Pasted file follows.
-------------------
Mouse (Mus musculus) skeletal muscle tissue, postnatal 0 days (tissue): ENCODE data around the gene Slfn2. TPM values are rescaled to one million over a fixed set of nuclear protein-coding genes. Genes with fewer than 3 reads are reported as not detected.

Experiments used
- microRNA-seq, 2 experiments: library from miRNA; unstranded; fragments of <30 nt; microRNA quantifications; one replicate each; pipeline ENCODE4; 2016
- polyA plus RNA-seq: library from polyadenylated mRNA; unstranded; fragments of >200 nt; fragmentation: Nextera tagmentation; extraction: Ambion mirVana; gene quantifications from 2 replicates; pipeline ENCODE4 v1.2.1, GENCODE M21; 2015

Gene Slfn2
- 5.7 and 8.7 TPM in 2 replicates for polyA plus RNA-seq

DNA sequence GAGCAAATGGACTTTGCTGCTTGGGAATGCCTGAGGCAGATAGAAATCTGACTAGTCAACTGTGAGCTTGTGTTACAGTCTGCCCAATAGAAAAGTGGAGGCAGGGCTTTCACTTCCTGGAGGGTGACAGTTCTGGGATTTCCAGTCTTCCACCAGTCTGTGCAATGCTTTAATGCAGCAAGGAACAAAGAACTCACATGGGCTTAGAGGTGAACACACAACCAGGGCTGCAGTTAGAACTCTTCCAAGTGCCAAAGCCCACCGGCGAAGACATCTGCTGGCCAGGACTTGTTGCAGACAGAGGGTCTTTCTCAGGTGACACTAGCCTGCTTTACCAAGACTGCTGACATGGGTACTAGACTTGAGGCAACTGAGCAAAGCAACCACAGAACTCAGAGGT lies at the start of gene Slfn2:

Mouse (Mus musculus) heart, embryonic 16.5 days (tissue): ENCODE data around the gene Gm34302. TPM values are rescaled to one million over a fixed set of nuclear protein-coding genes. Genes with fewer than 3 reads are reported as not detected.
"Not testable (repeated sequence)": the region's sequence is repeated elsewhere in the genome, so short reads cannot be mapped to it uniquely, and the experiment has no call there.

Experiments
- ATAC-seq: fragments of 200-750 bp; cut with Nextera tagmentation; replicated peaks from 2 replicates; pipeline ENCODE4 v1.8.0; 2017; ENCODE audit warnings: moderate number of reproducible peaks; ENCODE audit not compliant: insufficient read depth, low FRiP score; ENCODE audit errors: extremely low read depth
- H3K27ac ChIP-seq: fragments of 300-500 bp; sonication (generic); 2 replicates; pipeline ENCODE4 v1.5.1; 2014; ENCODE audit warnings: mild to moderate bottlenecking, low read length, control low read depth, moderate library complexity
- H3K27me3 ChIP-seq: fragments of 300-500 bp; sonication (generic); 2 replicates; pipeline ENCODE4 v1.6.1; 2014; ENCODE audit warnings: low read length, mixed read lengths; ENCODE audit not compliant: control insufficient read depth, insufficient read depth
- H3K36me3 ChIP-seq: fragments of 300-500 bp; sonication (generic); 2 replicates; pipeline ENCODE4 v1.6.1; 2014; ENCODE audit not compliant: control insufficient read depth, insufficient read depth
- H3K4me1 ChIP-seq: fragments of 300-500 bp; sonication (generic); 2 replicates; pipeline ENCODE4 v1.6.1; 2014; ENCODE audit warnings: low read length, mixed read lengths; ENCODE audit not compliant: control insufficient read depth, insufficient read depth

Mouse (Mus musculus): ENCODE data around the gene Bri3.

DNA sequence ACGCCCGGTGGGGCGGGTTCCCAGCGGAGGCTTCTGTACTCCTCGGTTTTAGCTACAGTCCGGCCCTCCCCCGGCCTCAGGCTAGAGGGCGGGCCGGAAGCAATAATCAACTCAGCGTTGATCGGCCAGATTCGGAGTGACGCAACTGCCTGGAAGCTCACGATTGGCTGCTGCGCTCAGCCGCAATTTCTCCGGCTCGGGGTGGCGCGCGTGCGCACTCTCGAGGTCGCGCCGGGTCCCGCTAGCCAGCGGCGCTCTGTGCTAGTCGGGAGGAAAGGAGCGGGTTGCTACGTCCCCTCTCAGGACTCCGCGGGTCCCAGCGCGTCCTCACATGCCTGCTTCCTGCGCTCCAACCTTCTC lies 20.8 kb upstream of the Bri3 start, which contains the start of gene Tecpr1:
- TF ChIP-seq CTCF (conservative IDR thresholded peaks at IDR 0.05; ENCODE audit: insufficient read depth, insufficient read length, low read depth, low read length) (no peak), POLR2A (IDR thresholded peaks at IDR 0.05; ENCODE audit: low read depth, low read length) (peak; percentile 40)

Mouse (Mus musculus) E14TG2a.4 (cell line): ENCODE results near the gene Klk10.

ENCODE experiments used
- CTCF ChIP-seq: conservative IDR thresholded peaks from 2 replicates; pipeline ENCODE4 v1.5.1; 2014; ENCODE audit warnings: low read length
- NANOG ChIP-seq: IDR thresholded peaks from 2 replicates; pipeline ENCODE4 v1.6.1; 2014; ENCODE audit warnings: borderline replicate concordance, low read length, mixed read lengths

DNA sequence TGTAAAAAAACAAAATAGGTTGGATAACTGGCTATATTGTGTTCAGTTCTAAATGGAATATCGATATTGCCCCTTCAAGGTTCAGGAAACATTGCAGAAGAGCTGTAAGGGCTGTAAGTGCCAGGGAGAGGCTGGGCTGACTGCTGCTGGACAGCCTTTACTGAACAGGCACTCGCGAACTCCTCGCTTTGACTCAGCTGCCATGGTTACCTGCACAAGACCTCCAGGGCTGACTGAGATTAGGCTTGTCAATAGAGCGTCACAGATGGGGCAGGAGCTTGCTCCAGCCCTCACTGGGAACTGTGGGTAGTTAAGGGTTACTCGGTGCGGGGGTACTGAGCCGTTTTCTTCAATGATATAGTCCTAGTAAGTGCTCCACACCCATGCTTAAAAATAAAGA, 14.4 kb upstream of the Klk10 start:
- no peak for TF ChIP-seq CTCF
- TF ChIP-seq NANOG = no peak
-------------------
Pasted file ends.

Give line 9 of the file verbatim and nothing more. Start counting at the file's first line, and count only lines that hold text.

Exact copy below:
"Not testable (repeated sequence)": the region's sequence is repeated elsewhere in the genome, so short reads cannot be mapped to it uniquely, and the experiment has no call there.